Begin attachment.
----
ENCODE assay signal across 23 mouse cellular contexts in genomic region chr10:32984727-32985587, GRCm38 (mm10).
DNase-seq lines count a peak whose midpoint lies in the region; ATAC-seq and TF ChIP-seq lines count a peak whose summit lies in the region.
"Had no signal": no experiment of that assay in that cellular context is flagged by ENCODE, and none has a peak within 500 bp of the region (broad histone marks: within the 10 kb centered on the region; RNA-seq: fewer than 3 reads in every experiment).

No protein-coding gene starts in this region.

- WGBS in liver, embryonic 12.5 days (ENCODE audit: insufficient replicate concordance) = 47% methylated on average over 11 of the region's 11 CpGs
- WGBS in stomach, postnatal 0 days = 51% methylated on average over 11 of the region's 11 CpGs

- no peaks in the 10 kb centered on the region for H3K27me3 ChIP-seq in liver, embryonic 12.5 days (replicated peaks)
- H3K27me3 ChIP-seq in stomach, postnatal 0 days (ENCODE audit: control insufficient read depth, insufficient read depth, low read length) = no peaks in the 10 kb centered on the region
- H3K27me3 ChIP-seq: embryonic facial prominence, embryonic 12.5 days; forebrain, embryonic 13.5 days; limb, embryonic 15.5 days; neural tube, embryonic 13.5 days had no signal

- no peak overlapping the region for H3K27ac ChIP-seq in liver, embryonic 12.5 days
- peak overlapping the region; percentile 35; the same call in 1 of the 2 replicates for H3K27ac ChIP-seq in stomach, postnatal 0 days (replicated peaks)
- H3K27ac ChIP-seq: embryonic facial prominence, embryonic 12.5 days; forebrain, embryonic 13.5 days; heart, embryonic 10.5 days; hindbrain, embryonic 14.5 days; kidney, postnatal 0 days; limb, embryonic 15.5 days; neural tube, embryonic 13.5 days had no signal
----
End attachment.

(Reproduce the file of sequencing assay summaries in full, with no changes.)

ENCODE assay signal across 23 mouse cellular contexts in genomic region chr10:32984727-32985587, GRCm38 (mm10).
DNase-seq lines count a peak whose midpoint lies in the region; ATAC-seq and TF ChIP-seq lines count a peak whose summit lies in the region.
"Had no signal": no experiment of that assay in that cellular context is flagged by ENCODE, and none has a peak within 500 bp of the region (broad histone marks: within the 10 kb centered on the region; RNA-seq: fewer than 3 reads in every experiment).

No protein-coding gene starts in this region.

- WGBS in liver, embryonic 12.5 days (ENCODE audit: insufficient replicate concordance) = 47% methylated on average over 11 of the region's 11 CpGs
- WGBS in stomach, postnatal 0 days = 51% methylated on average over 11 of the region's 11 CpGs

- no peaks in the 10 kb centered on the region for H3K27me3 ChIP-seq in liver, embryonic 12.5 days (replicated peaks)
- H3K27me3 ChIP-seq in stomach, postnatal 0 days (ENCODE audit: control insufficient read depth, insufficient read depth, low read length) = no peaks in the 10 kb centered on the region
- H3K27me3 ChIP-seq: embryonic facial prominence, embryonic 12.5 days; forebrain, embryonic 13.5 days; limb, embryonic 15.5 days; neural tube, embryonic 13.5 days had no signal

- no peak overlapping the region for H3K27ac ChIP-seq in liver, embryonic 12.5 days
- peak overlapping the region; percentile 35; the same call in 1 of the 2 replicates for H3K27ac ChIP-seq in stomach, postnatal 0 days (replicated peaks)
- H3K27ac ChIP-seq: embryonic facial prominence, embryonic 12.5 days; forebrain, embryonic 13.5 days; heart, embryonic 10.5 days; hindbrain, embryonic 14.5 days; kidney, postnatal 0 days; limb, embryonic 15.5 days; neural tube, embryonic 13.5 days had no signal